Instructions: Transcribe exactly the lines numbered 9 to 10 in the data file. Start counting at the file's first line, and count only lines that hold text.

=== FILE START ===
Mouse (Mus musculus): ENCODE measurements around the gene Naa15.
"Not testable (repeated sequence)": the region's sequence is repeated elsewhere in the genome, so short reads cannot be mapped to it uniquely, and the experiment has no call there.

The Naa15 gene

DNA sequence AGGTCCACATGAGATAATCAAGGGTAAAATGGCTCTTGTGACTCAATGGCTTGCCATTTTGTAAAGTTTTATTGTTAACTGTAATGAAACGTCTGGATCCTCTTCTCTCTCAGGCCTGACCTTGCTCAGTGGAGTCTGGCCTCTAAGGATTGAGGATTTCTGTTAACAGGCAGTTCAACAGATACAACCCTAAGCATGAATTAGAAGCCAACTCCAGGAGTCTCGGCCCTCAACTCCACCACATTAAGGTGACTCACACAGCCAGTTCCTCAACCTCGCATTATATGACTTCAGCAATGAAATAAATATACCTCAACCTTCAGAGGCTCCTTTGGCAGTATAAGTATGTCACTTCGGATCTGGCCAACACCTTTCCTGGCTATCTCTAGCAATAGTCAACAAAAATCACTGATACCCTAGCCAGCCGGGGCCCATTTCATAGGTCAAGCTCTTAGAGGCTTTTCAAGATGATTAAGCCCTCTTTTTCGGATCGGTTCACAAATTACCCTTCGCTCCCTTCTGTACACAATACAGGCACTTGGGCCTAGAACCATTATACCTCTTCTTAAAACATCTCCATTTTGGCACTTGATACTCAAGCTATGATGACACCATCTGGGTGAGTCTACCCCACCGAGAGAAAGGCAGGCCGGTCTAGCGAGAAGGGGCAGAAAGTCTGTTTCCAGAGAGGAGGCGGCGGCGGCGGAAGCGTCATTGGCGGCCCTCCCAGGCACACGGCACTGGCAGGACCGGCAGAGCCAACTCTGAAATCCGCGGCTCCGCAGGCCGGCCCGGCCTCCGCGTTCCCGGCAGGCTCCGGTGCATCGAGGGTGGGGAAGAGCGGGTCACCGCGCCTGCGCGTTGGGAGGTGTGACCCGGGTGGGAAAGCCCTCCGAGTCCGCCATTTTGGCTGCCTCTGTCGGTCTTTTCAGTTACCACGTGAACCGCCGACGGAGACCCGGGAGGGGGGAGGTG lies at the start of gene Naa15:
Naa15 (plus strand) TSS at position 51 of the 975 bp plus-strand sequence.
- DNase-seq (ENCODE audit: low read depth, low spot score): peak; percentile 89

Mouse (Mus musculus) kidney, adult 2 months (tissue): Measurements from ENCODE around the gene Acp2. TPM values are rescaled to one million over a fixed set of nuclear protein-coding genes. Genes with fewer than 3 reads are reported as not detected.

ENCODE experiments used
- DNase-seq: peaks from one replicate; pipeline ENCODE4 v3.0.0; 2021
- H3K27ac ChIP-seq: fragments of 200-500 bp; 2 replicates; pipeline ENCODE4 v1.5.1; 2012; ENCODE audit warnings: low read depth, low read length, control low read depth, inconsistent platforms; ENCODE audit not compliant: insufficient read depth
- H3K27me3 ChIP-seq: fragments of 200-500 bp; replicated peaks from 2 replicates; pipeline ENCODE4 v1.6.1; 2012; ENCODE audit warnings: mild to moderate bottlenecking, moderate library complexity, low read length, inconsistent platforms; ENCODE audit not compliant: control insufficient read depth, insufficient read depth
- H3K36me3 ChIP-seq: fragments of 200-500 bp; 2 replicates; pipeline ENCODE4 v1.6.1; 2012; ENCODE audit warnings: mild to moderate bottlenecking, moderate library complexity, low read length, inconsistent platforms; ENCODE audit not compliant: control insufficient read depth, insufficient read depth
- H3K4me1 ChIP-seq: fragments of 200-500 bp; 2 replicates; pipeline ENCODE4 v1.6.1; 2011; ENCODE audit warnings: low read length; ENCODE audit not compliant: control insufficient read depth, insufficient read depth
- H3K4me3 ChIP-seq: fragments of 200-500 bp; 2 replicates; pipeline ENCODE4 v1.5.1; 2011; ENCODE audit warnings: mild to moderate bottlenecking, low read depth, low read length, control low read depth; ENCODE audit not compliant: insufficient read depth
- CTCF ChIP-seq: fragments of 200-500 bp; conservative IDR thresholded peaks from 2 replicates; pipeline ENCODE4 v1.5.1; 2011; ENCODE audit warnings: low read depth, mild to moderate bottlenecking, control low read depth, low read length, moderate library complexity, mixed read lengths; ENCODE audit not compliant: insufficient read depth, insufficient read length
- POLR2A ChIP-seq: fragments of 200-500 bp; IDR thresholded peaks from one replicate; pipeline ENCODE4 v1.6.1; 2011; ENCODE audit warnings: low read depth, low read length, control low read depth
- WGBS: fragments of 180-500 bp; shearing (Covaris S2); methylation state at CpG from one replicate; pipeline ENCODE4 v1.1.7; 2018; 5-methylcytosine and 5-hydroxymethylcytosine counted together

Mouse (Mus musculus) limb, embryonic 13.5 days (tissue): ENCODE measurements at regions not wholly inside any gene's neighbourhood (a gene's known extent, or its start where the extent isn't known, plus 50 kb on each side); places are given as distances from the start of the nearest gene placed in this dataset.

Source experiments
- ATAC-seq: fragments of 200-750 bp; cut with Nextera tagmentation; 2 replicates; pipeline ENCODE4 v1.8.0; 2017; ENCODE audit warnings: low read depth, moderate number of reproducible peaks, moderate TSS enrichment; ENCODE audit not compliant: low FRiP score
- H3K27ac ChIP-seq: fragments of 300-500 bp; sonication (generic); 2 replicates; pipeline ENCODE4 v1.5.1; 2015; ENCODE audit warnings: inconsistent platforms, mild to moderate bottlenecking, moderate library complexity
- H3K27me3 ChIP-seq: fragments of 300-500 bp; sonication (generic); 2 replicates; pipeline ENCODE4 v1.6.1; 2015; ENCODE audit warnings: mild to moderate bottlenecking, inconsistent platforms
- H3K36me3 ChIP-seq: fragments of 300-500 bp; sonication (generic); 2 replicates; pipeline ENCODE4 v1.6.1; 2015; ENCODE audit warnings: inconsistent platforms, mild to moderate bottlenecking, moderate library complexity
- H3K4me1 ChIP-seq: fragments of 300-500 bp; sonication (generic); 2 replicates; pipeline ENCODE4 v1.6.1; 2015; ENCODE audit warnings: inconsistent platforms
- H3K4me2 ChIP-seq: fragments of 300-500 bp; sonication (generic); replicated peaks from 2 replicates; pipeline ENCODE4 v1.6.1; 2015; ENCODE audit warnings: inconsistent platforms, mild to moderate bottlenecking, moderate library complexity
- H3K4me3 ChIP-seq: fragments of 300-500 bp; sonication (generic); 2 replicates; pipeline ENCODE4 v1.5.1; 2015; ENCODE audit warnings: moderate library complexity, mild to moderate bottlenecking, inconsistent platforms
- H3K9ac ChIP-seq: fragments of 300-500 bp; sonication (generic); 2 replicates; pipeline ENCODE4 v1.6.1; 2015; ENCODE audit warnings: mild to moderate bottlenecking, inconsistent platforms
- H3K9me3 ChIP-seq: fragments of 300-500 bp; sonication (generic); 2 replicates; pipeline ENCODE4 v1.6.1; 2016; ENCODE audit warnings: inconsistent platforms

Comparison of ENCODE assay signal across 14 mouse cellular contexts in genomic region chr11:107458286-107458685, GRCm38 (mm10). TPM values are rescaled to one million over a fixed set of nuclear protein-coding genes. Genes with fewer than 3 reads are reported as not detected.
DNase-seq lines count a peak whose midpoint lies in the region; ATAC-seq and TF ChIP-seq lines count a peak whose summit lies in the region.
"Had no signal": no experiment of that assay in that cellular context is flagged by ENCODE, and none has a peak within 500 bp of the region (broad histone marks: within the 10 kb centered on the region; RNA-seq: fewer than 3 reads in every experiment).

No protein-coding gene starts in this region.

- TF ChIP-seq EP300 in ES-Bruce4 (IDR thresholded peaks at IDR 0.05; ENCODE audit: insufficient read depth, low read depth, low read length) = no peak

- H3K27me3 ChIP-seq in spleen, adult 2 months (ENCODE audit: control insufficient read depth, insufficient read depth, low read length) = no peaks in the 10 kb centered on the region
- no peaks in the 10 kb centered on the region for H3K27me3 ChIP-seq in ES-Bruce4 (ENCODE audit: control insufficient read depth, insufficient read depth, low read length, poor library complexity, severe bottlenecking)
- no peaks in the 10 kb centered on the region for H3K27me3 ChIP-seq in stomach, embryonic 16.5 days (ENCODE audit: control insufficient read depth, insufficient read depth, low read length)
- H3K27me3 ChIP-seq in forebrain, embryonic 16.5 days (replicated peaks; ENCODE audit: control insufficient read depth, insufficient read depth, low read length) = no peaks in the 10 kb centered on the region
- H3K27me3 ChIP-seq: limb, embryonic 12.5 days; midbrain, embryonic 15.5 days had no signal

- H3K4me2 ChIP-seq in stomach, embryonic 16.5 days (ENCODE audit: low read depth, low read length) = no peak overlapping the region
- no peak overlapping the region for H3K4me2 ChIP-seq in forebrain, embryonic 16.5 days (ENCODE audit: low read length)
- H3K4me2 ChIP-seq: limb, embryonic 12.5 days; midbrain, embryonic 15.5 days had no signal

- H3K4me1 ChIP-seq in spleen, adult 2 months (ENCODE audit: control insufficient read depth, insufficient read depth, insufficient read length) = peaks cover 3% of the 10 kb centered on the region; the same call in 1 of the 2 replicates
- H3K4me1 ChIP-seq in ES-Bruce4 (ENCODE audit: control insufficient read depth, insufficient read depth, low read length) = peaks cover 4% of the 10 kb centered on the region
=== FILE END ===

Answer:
- DNase-seq: peaks from one replicate; pipeline ENCODE4 v3.0.0; 2021
- H3K27ac ChIP-seq: fragments of 200-500 bp; 2 replicates; pipeline ENCODE4 v1.5.1; 2012; ENCODE audit warnings: low read depth, low read length, control low read depth, inconsistent platforms; ENCODE audit not compliant: insufficient read depth